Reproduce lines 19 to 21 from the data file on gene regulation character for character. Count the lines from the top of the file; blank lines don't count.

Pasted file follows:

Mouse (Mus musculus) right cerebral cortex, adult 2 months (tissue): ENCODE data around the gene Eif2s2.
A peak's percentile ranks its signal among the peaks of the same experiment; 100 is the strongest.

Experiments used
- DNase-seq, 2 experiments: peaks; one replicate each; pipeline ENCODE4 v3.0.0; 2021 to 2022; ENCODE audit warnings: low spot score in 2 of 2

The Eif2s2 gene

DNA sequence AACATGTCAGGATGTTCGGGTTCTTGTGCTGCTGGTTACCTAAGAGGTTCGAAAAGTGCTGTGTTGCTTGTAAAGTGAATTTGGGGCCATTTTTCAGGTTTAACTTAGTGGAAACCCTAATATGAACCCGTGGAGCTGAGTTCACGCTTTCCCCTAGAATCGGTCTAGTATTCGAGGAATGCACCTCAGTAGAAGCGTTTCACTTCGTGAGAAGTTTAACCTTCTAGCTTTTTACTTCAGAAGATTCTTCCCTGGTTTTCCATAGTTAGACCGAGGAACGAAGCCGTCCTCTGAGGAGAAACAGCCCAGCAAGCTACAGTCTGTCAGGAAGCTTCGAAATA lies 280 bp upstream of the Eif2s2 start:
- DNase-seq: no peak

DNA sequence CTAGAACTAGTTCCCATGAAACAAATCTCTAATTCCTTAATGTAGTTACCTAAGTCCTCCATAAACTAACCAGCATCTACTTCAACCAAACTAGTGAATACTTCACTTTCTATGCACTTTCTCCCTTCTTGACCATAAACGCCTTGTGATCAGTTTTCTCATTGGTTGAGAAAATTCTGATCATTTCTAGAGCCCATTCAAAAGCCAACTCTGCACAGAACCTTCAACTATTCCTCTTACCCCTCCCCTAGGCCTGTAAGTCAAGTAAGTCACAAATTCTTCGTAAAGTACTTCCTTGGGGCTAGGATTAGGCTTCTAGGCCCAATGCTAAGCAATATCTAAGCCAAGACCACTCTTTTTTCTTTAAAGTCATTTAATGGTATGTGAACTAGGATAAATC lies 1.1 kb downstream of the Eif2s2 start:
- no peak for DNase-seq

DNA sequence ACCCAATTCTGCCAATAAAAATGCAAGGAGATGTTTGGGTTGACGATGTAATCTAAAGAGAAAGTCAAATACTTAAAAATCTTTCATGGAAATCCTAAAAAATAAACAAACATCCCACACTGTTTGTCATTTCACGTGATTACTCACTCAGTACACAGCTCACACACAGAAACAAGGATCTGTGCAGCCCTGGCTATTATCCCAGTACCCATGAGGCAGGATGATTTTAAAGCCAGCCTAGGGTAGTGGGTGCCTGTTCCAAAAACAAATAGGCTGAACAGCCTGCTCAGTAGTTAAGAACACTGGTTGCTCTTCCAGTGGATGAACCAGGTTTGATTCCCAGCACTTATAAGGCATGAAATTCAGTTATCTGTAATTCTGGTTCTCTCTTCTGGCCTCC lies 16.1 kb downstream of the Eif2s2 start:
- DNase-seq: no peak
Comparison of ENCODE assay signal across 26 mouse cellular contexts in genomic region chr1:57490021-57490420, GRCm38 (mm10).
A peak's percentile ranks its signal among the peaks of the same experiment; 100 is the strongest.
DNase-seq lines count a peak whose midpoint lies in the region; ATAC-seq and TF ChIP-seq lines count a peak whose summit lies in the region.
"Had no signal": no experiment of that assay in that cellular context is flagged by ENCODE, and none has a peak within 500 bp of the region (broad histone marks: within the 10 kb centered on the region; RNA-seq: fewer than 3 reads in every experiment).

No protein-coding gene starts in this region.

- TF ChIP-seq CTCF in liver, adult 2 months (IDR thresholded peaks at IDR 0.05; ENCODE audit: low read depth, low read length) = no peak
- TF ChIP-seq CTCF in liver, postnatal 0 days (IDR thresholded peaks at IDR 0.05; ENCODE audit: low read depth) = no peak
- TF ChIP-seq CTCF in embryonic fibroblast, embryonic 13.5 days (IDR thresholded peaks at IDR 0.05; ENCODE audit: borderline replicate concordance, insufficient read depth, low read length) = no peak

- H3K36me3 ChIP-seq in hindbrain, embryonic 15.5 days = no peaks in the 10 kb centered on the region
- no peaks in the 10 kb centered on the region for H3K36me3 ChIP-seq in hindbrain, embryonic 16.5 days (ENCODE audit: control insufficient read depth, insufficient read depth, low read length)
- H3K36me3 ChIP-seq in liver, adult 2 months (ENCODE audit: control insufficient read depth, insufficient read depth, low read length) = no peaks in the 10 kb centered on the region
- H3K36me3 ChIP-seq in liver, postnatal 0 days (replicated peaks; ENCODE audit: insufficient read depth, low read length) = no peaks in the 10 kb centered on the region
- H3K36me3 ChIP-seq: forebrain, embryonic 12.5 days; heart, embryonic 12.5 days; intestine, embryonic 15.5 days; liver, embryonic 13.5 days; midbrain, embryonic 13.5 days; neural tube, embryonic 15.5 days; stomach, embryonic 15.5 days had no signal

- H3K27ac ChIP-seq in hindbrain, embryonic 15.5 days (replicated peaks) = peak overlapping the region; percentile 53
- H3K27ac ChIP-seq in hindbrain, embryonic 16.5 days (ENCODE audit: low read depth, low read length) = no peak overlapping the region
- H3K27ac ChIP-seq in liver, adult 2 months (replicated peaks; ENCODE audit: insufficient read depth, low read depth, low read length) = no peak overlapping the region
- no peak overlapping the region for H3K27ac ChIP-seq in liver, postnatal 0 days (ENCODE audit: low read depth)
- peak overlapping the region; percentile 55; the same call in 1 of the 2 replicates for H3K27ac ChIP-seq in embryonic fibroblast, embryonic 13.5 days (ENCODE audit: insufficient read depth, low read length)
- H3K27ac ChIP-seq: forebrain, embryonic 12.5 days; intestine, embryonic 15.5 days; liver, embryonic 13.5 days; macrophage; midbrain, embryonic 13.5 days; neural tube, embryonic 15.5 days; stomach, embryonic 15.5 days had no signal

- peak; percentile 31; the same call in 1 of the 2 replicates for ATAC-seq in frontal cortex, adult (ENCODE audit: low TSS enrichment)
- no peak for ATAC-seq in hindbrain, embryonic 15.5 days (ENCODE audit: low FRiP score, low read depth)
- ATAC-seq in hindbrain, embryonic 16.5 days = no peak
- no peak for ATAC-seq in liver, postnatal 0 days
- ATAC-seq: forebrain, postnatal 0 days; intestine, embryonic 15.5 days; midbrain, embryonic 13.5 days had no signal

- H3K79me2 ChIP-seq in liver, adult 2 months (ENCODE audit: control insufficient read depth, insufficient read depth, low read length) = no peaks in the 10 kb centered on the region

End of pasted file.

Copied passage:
- TF ChIP-seq CTCF in embryonic fibroblast, embryonic 13.5 days (IDR thresholded peaks at IDR 0.05; ENCODE audit: borderline replicate concordance, insufficient read depth, low read length) = no peak

- H3K36me3 ChIP-seq in hindbrain, embryonic 15.5 days = no peaks in the 10 kb centered on the region
- no peaks in the 10 kb centered on the region for H3K36me3 ChIP-seq in hindbrain, embryonic 16.5 days (ENCODE audit: control insufficient read depth, insufficient read depth, low read length)